Monday, February 22, 2016

Supporting Actor

I'm hitting the point that I do every year in my Oscar blogging that I just kinda start breaking down. My feeling was that is usually comes in around 10,000 words and 15 articles. I checked, and sure enough I'm at 12,222 words and 16 articles so far this year. Plus 27 feature films and 17 short films. This last week is always the hardest, and I'm a couple days behind. As such, my favorite category foreign film might get left out this year so that I can finish out the rest. We'll see.

Actor in a Supporting Role:
  • Christian Bale in The Big Short
  • Tom Hardy in The Revenant
  • Mark Ruffalo in Spotlight
  • Mark Rylance in Bridge of Spies
  • Sylvester Stallone in Creed

Christian Bale provides in Dr. Michael Burry not simply one of the best supporting actor performances this year, but one of the best performances period. Bale provides a depth to the character allowing him to be immensely intellectually capable and confident while also being terribly socially inept. A fantastic scene which wonderfully encapsulates this happens when he is hiring in new talent who is both surprised by Burry's quirkiness and his work demands. However, it isn't simply that he captures these two extremes, but that he does so believably instead of playing eccentricities off as cartoonish caricatures. This depth and believability of character is a tall task that Bale achieves with seeming ease.

Tom Hardy did a convincing job of portraying a human without a mask who doesn't sound like a Speak & Spell? It's almost amazing what he can do when he gets to play a character who hasn't been isolated from humankind for years. In those two linked films, Hardy's characters have been deprived of their humanity by circumstance, but here, he is a violent, visceral man with no concerns save his own. The gruffness and gutturality that he imbues into John Fitzgerald is strikingly frightening as you can quickly tell he will do absolutely anything to take care of his own interests.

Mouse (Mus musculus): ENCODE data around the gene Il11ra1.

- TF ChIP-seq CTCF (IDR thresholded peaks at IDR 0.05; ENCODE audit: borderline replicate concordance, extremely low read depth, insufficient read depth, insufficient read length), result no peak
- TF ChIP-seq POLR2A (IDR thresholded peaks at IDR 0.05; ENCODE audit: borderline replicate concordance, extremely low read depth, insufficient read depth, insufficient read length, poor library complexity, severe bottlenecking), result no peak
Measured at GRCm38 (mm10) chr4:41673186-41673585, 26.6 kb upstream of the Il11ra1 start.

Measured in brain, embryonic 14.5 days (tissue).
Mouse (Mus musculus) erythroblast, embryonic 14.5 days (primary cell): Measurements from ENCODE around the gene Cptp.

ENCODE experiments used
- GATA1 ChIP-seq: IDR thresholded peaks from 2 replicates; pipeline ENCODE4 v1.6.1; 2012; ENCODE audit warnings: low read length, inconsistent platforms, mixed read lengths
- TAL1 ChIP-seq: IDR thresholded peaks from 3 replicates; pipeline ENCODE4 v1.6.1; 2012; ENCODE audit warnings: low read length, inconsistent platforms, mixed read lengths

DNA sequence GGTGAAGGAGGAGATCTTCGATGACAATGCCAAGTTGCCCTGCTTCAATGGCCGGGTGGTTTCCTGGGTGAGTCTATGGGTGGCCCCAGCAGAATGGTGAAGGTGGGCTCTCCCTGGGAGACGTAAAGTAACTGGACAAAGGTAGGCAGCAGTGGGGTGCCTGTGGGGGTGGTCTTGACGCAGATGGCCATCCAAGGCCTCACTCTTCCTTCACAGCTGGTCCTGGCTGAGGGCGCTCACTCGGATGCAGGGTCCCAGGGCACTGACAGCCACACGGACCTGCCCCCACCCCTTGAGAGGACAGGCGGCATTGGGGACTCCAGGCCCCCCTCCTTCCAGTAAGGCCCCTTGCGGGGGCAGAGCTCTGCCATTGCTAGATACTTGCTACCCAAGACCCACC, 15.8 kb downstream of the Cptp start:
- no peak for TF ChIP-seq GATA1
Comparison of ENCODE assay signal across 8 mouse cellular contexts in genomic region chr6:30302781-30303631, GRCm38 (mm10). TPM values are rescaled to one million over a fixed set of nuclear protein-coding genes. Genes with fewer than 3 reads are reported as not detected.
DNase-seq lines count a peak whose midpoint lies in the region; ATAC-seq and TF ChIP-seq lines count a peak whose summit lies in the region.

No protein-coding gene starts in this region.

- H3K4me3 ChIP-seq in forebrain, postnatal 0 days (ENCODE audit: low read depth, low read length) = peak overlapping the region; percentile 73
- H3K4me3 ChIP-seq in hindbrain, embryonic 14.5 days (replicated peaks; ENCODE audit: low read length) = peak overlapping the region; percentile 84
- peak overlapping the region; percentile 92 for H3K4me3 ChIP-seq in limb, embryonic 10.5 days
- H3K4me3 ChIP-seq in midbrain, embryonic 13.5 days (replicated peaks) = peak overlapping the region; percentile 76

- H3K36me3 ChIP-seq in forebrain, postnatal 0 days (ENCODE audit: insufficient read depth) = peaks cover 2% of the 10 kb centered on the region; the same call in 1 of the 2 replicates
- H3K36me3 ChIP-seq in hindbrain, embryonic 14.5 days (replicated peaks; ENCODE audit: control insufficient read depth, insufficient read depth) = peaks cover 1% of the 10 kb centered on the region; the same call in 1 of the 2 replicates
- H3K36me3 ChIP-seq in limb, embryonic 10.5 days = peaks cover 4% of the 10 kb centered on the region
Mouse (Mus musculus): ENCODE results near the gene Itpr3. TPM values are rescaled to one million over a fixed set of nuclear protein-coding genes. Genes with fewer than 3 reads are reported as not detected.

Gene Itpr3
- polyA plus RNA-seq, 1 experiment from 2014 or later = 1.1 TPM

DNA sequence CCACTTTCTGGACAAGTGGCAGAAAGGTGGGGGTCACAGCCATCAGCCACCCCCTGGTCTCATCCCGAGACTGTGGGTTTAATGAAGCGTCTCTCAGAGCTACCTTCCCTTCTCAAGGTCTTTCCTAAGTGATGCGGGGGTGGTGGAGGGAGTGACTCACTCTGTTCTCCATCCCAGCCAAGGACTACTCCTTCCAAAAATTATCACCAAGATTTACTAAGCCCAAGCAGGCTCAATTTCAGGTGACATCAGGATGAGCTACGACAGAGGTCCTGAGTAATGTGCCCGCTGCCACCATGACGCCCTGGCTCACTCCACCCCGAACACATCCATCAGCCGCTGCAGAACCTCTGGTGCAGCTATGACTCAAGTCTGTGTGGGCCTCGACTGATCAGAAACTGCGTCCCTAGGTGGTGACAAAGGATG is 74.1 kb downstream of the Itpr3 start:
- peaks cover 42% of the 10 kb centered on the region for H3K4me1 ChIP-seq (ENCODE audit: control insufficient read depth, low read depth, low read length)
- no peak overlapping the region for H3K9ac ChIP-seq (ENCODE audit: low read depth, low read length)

Okay, we have to have a little talk. I don't like Mark Ruffalo. I didn't like him last year for Foxcatcher. I didn't like him in 2011 for The Kids Are Alright. And I don't really like him here. Ruffalo gives us an energetic, over-excitable puppy of a character who comes off like he just landed his first reporting gig. Instead, what we're supposed to believe is that he's a veteran on an investigative journalism team. In my ideal future, we'll have less Ruffalo and more Gruffalo.

The lone bright spot in Bridge of Spies is Mark Rylance's extremely dispassionate portrayal of Rudolf Abel. Despite his flat, monotone manner, Abel was the only character who could draw me to the screen. He provides an aching portrayal of a man seemingly thoroughly unconcerned about his surroundings. Part of me wonders if he's not acting at all, because he also seemed thoroughly unconcerned about being in the bore that was Bridge of Spies.

Guess what. Rocky got old. Now he's mumblier and grumblier. He's like that racist guy who frequents the gas station you manage and drunkenly stumbles around asking your black coworkers if they're cousins in an ill-fated attempt to be your father figure. Or am I the only one that had that experience? Rocky is more than a little punchy now. Stallone does a great job with the portrayal, but he lacks much in the way of nuance, much like my high school friend who would pretend to be drunk but everyone knew he wasn't because that's not really how drunk people act. While enjoyable, it's not terribly convincing.

Christian Bale is, hands-down, my favorite among the nominees here. His character, though, was so overshadowed in The Big Short with so many other actors sharing space, that I doubt he'll manage to win. I suspect the Oscar will go to Mark Rylance or Sylvester Stallone.

Should win: Christian Bale in The Big Short
Will win: Mark Rylance in Bridge of Spies

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